He did well by the upper tenth percentile − to which his friends, advisers and supporters belong − and passed on to everyone else the cost of plugging the hole in Israel’s national bank account. The fact that he told his voters something else is the problem of whoever chose to believe him.
If this were only about how money is distributed, the political rationale of the budget would hold water. People who aren’t happy with Lapid can vote for someone else the next time. But Lapid’s budget is terrible in terms of economic analysis. It unnecessarily compromises economic growth, it could cause long-term damage, and it does not take advantage of the extraordinary opportunity he and the state have been given to make bigger changes.
Lapid is taking money out of the pockets of the middle and lower classes, and is hardly touching the corporations, the wealthy or powerful unions. Raising VAT, for example, is regressive. While the middle class spends everything it earns on products and services, the wealthy only use some of their income, and the rest they put in the bank.
Focusing on income tax, VAT, child allowances and other clauses will mainly hurt the middle class; such measures don’t bother the rich, and the poor don’t earn enough income to be taxed. The finance minister did propose a change to pension ceilings that would affect middle- and upper-level incomes, and a change to the pension of Shin Bet security service and Mossad personnel − which was a scandalous 76% of their last salary.
However, he did not take much from corporations and their shareholders, from groups that have budgetary pensions or extraordinary conditions − the defense establishment for example, the Israel Electric Corporation, the Israel Airports Authority, the banks and the monopolies. Lapid rejected proposals to cancel tax exemptions, for example, on continuing education funds (kranot hishtalmut), held mainly by people with means.
Companies like Teva will continue to pay single-digit or almost no taxes. As a result, this time next year we will see that inequality has risen again. This will spur on the transformation of Israel into a country with two main classes − rich and poor. True, that is the trend in most developed countries, but this does not mean that Israel has to lead it, as it does now.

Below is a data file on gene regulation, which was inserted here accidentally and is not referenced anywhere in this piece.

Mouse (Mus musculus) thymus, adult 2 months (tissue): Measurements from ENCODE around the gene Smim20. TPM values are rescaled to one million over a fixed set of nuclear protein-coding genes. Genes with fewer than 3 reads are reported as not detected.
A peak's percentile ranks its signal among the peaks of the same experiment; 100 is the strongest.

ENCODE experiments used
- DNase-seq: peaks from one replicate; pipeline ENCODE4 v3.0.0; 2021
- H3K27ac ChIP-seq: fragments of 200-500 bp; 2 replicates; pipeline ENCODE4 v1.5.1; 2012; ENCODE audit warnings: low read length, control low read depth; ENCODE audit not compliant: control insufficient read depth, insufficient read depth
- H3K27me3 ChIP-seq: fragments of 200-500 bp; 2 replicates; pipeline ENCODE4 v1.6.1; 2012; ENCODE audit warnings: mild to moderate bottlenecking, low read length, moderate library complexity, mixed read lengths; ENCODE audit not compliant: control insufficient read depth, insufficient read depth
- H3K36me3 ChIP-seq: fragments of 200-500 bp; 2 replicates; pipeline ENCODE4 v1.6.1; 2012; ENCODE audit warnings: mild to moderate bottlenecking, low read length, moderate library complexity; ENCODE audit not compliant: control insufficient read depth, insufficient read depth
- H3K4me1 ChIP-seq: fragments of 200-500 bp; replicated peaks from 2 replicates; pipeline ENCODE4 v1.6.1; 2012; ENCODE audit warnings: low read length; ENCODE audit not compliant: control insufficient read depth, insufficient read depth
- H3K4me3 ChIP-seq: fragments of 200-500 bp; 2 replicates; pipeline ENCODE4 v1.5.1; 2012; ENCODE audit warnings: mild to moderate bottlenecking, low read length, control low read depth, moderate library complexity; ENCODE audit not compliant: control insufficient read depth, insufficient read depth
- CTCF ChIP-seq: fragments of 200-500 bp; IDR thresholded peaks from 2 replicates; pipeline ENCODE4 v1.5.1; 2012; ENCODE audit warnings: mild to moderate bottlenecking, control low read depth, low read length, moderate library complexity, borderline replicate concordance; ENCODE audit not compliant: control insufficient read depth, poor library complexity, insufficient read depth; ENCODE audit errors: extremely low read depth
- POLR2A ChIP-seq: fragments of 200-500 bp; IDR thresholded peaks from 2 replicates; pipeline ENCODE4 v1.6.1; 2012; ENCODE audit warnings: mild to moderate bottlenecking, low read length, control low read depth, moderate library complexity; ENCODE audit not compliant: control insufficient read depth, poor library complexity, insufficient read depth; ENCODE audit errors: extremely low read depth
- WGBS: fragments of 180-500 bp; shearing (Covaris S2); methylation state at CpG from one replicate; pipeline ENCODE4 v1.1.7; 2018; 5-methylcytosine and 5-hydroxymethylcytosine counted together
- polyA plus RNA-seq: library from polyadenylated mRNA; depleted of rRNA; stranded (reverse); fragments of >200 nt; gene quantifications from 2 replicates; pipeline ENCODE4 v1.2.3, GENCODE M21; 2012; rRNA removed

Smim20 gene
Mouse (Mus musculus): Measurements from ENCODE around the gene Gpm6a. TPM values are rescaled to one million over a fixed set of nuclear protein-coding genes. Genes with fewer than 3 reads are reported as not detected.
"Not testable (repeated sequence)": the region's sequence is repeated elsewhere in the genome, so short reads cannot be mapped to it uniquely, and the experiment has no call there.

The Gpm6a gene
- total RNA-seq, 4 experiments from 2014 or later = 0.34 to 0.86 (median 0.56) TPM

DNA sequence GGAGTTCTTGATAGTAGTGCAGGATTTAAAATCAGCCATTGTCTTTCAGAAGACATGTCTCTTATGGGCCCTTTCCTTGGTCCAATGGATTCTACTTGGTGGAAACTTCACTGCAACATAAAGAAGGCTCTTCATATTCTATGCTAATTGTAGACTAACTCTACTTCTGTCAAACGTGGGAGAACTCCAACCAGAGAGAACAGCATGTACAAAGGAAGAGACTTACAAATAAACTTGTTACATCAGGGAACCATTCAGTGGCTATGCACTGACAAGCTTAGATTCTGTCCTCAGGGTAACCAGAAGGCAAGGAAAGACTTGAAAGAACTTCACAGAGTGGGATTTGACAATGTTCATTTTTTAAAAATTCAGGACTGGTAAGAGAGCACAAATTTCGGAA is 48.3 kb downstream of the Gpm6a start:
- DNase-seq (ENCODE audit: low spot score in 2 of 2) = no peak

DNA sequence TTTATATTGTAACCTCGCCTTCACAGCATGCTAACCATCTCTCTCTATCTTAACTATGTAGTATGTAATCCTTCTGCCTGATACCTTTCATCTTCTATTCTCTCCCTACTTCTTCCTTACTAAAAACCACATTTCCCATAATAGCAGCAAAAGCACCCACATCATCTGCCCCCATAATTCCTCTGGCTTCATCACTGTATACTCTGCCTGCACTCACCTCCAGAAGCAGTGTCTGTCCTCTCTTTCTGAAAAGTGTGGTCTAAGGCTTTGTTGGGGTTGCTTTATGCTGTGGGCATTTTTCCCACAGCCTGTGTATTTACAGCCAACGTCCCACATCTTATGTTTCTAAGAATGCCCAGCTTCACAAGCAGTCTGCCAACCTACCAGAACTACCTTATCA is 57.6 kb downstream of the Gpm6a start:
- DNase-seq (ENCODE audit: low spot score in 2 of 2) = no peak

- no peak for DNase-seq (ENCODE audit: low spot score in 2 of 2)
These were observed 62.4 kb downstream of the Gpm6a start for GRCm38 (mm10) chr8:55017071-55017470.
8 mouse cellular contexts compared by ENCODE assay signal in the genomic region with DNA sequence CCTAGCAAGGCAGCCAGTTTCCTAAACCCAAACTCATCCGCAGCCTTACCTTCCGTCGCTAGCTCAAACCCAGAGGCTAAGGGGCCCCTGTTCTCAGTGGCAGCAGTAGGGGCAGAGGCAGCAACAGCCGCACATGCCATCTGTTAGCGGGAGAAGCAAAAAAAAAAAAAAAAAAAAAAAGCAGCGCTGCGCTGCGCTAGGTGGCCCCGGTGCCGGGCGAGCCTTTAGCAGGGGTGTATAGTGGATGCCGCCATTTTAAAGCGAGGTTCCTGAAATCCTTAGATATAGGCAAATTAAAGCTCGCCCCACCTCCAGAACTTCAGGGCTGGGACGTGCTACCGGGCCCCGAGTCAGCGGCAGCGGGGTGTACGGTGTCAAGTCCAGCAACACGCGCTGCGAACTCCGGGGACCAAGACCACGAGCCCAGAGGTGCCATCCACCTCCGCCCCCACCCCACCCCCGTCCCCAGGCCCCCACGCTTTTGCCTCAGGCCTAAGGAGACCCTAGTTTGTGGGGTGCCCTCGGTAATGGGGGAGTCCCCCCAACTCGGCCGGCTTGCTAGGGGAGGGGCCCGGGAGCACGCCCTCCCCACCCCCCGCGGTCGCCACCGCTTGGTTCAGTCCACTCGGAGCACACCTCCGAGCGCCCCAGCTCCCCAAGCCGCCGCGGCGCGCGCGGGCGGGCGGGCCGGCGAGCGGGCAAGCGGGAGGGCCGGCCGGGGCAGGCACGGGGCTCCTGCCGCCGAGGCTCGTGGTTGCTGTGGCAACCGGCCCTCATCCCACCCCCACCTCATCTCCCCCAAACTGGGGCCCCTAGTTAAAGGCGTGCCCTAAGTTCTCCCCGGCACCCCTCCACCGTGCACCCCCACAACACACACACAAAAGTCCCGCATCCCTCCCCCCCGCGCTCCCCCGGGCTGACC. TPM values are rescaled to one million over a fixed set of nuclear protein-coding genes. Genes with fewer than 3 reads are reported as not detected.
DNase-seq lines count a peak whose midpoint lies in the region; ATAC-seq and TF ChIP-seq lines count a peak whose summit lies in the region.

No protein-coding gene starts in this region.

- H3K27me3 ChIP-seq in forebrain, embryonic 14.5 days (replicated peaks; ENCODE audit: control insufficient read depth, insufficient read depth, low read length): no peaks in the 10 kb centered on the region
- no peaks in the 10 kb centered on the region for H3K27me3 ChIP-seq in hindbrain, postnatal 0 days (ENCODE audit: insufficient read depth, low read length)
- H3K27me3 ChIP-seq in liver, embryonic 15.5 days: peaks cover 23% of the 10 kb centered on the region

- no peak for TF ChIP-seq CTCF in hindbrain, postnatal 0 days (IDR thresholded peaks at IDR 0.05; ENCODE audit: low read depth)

Despite the cuts, treasury officials and Lapid’s advisers say the 2013 budget is 7% more than the preceding year, and that this is not European-style austerity. But that is not exactly the case. Even if total government expenditure is not being reduced, every shekel taken from people in taxes is a shekel that will not contribute to growth, and Lapid has chosen the worst taxes.
Benefits the state grants to a preferred sector immediately compromise the efficiency of the economy. Preference to high-tech, for example, means neglect of traditional industry. The law encouraging capital investments encourages the capital and the investments, but discourages work.
Lapid could have given incentives to work and not capital. He could have canceled the benefits given to groups in the past because they had the power to demand them. Lapid’s answer: he has only been in office for six weeks, he had to get the budget passed in 80 days, and he will deal with these issues in the future.
True, these inefficient mechanisms have been around for a long time; they are not Lapid’s fault. But Lapid should have zeroed in on them and changed them. The way it looks now, he is going to lose a rare opportunity.
Every shekel in the middle-class family budget is spent on goods and services, powering the entire business economy. The good portion of their money that the wealthy squirrel away does not help the economy grow at all. One example of preference to the haves is the National Insurance rates Israel’s employers pay, which is significantly lower than in other developed countries.
Prime Minister Benjamin Netanyahu shot down a recommendation by the Trajtenberg committee, issued after the social protests of 2011, to raise these rates to acceptable international levels. Increasing National Insurance payments by corporations and raising corporate taxes by 1% would save the treasury no less than NIS 3 billion, and make the rise in VAT unnecessary. But Lapid did not choose this alternative.
Sweeping taxes make people more prone to tightening their purse strings. That hurts the entire economy. Instead of imposing taxes on everyone, he could have imposed taxes on groups that have historically enjoyed inordinate benefits. But he did not, because it’s easier to milk unorganized sectors for more taxes than it is to fight the more powerful ones. He took the easy way out.
Lapid does want to cut the defense budget by NIS 4 billion, his advisers say. But the prime minister decides on that, and Lapid is not conveying the sense that the full cut is a red line for him. Cutting less, or nothing, from the defense budget will be another blow to the population, which will require more slashing and more taxes.
So far we haven’t heard Lapid say things like “Health is also security,” or “Work and welfare are also survival needs.” His lack of insistence on cuts into the exorbitant benefits of defense employees raises concern that more budget cuts are on the way. To judge from his choices so far, it seems doubtful Lapid will choose the better alternatives.
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